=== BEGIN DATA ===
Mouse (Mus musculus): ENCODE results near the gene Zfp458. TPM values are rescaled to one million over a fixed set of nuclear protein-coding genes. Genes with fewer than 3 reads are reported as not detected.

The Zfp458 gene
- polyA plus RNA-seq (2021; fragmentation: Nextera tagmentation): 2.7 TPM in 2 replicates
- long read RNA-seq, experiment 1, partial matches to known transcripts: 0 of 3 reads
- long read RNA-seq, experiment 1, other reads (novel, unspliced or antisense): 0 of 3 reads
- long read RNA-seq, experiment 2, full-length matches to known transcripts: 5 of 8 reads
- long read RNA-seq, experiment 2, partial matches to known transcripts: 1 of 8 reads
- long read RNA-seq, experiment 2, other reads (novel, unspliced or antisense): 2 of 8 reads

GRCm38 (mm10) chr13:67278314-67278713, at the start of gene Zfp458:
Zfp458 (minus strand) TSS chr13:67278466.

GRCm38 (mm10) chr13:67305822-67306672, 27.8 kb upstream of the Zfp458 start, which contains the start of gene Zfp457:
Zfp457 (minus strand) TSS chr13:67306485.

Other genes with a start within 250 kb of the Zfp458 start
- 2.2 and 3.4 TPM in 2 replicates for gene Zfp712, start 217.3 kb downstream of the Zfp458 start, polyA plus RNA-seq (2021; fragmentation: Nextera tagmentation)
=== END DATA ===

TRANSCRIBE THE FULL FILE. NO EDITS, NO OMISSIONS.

Mouse (Mus musculus): ENCODE results near the gene Zfp458. TPM values are rescaled to one million over a fixed set of nuclear protein-coding genes. Genes with fewer than 3 reads are reported as not detected.

The Zfp458 gene
- polyA plus RNA-seq (2021; fragmentation: Nextera tagmentation): 2.7 TPM in 2 replicates
- long read RNA-seq, experiment 1, partial matches to known transcripts: 0 of 3 reads
- long read RNA-seq, experiment 1, other reads (novel, unspliced or antisense): 0 of 3 reads
- long read RNA-seq, experiment 2, full-length matches to known transcripts: 5 of 8 reads
- long read RNA-seq, experiment 2, partial matches to known transcripts: 1 of 8 reads
- long read RNA-seq, experiment 2, other reads (novel, unspliced or antisense): 2 of 8 reads

GRCm38 (mm10) chr13:67278314-67278713, at the start of gene Zfp458:
Zfp458 (minus strand) TSS chr13:67278466.

GRCm38 (mm10) chr13:67305822-67306672, 27.8 kb upstream of the Zfp458 start, which contains the start of gene Zfp457:
Zfp457 (minus strand) TSS chr13:67306485.

Other genes with a start within 250 kb of the Zfp458 start
- 2.2 and 3.4 TPM in 2 replicates for gene Zfp712, start 217.3 kb downstream of the Zfp458 start, polyA plus RNA-seq (2021; fragmentation: Nextera tagmentation)